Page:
This article is from the archive of our partner .

Harry Reid shook up the Capitol yesterday by scrapping a jobs bill coordinated by Max Baucus (D-MT) that numerous lawmakers and the White House had already signed off on. Some liberals had complained the bill included too many concessions to Republicans. Reid's proposed substitute is a much slimmer package. The left is applauding the Senate majority leader's stunt, wishing he'd shown some of the same moxie on health care. The bill itself, however, is being greeted skeptically, while mainstream analysts are confused by the strategy Reid's taken after a year of difficult decisions and unhelpful gaffes.
  • Finally  "Thank God Harry Reid is standing up to Max Baucus and his incessant need to do everything for the Republicans and big business," says Americablog's John Aravosis. At Open Left, Chris Bowers agrees: "It is enough to make one ask--why didn't he just do this with health care?"
  • Spine Good, Bill Still Bad  Firedoglake's David Dayen applauds Reid's "rare bit of liveliness," but says it still "isn't much of a bill." Ezra Klein feels similarly: "if only it were big enough to make a serious dent in unemployment..." Or, as John Cole at Balloon Juice puts it, 
I'm glad he is learning to not let Baucus screw up every god damned thing that goes through the Senate, and I'm glad he is saying to hell with the Republicans. Now, could someone tell me exactly wtf he thinks he is going to accomplish with a piddling 15 billion dollar jobs bill with 9.7% unemployment in a $15 Trillion economy.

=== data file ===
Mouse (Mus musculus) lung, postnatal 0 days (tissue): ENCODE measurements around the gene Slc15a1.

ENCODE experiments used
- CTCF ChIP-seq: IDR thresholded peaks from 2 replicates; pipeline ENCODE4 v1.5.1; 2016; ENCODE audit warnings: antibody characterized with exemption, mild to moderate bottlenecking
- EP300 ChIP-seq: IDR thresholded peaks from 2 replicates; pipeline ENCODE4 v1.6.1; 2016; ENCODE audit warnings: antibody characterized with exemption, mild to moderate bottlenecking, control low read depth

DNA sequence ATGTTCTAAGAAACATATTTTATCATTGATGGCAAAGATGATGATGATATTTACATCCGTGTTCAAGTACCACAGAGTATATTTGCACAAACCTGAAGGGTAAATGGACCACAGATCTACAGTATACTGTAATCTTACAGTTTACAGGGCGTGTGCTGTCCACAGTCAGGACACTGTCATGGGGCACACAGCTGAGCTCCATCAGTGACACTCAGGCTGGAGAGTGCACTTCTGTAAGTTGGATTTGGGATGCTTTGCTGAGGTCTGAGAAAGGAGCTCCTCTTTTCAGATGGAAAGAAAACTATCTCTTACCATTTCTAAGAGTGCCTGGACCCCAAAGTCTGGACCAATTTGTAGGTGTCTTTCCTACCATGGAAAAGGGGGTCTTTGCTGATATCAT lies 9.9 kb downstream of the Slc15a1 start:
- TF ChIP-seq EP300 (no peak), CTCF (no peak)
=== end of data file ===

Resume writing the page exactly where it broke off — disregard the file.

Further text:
• 'Confused and Perhaps Even a Bit Shellshocked,' Nate Silver dubs the Democratic leadership, suggesting this latest move is another bit of reaction to the Massachusetts loss. Ultimately, the jobs bill "should be a trap ... for Republicans," in that voting for the bill makes it bipartisan but not voting for it is tremendously unpopular--both would help the Democrats. "Instead," explains Silver, "Democrats seem hellbent on setting a trap for themselves, breaking up their full house to draw to two pair."
  • And He's Confused Everyone Else, Too  The Washington Post's Ben Pershing points to signs that Reid took a number of lawmakers and the White House by surprise: "Harry Reid has never been the most talkative or introspective of politicians, so interpreting his behavior and predicting what he'll do next has long been a popular, and difficult, Capitol parlor game."
  • Republicans, Unite  The National Review's Stephen Spruiell would like to see Republicans take advantage of Democratic disorganization. He thinks this is essentially another stimulus bill, and thus unhelpful. Thus, "in a way, it's good that Reid is nakedly eschewing bipartisanship"--it could give Republicans "cover" to do what he advises: "unite in opposition" to the bill.

This article is from the archive of our partner The Wire.

We want to hear what you think about this article. Submit a letter to the editor or write to letters@theatlantic.com.